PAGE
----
btw.. new item is coming very soon.

Jason Klass said...

Basti-
Awesome mod. Can I ask how you cut into the titanium walls as titanium is notoriously difficult to work with (I know first hand).

Jolly Green Giant-
That's a great tip too. I have tried tool dip and it works very well. I guess the main point of my post wasn't necessarily about handle insulation but about inverting the handles on the Titan Kettle to keep them cooler.

Kathy-
There's no need to invert the handles on your 600. They already have the thin part at the bottom and the thick part at the top. The Titan is the opposite and so it really only makes sense for this specific pot. Though, the 600 could certainly benefit from insulated handles.

John-
I haven't tried it over a wood fire yet but can't imagine the results would be much different than using it over an alcohol stove. The reason for using silicone is that it's much more heat resistant than other materials.

Basti said...

@Jason: Thank you. It was indeed a little bit tricky to get the holes through the titanium. I just used a normal metal driller. After drilling four holes (two on each side) I used a rasp to remove the part between the holes and smoothed the edges.

@ Eileen: I've got no problems with spilling water through the holes as they are just below the rim and rather small.
But if you want to you could always use them to pour water out of the pot. For eg. when cooking pasta.

@John Roan: Thanks. But it was not only my idea. there where two friends of mine included.
( http://qbloggt.blogspot.com/2009/05/wir-stellen-vor-der-griffel.html )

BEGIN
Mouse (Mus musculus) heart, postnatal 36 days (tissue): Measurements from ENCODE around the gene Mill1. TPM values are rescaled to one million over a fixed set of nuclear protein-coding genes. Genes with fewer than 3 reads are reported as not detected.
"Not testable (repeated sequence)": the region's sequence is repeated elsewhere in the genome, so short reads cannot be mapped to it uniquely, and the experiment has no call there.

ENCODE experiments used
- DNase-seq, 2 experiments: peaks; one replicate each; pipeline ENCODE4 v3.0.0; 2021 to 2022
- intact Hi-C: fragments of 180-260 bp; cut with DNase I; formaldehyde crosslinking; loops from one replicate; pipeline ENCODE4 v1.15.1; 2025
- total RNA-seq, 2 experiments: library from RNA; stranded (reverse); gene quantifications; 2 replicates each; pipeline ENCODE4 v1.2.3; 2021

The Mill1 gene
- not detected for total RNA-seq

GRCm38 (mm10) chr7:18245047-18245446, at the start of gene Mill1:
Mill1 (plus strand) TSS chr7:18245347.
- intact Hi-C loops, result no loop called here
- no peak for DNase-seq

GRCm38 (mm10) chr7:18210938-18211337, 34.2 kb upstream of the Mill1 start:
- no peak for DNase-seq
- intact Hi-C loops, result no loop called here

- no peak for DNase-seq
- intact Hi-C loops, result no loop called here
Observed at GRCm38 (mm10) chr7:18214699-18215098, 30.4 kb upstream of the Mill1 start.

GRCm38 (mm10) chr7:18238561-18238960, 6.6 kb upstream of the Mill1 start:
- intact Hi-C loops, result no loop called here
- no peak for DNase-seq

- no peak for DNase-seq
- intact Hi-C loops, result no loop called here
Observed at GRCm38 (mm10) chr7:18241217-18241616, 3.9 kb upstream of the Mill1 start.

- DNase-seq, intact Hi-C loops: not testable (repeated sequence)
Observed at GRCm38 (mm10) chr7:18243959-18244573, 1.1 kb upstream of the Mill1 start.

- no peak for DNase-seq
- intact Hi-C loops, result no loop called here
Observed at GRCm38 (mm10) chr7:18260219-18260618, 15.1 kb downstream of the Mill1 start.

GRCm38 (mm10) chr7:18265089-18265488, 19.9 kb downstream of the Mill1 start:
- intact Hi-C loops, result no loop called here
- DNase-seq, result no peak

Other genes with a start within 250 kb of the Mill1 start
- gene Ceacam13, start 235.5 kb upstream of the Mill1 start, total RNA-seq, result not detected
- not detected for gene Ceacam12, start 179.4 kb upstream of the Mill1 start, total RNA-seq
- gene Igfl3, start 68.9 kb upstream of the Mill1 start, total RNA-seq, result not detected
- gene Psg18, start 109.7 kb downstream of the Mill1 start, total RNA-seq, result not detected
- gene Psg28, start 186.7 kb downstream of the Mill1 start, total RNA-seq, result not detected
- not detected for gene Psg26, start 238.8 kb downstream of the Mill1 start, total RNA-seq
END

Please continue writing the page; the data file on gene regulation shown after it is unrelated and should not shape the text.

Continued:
Fredmax said...

Hey Jason,
I bought some silicon tubing that you recommended. I was wondering how you got it to slide onto the handle? I was going to try wetting it with water.
Thanks,
Fred

Jason Klass said...

Fredmax,
I tried using water and it didn't really seem to help much. What I did was twist and push the tubing onto the handles. It was very time consuming and gave me bad blisters on my thumb and index finger (read: WEAR GLOVES). I couldn't think of a good lubricant that wasn't flammable so I just decided to tough it out and go the slow and steady route. Here's another tip: leave a gap at both ends of the handles. This will help keep the hottest areas from melting. Let us know how you make out.

Fredmax said...

Hi Jason,
I silicone spray lubricant sprayed into the tubing. I was able to slide it onto the handles of my Snowpeak 600 mug with a little effort. The Snowpeak handles are much thicker than my MSR kettle.
Fredmax

Mark Roberts said...

Nice one, Jason! I hadn't thought of that. My Snow Peak could use some silicon tubing on it.

Redwood Outdoors said...

I used some aquarium fish tubing and it has worked very well - plus I had it sitting around the house already.

Carol said...

I tried, but wasn't able to slide the silicone tubing you suggested on the handles of my Snowpeak 700, it was way too tight. So I was poking around at Lowe's and bought "heat shrink tubing" from Ideal, cost of a package is $2.70 and it contains enough to do several pots. Slid this tubing on much easier, then held the handle over my gas stove at home with tongs for a few seconds, moving it around for even heating, and it shrunk right up. The handles look great - like it was professionally done! I'll be testing its insulating properties this weekend out in Anza-Borrego.

Greg said...

Great tip, Jason.

I used a drop of dish soap in end of the tubing before starting & it went on without a struggle. Did the lid handle of my Titan pot as well (the handle comes off if you use two sets of pliers to spread it apart).

I bought my tubing from ebay seller luvrc. That was the cheapest place I could find it $1.60 for the tubing & $1.56 for shipping. The tubing from ebay was blue (like the stuff you used), not yellow (like shown in the ebay listing).

David Wright said...

I did the same thing as Carol. I bought some heat-shrink tubing from Lowes (electrical isle). It's very inexpensive and easy to install since it's loose on the install then shrinks to fit. Plus, it's heat resistant by definition.

I haven't actually tried it out yet but it looks good and adds grip with no added bulk or weight.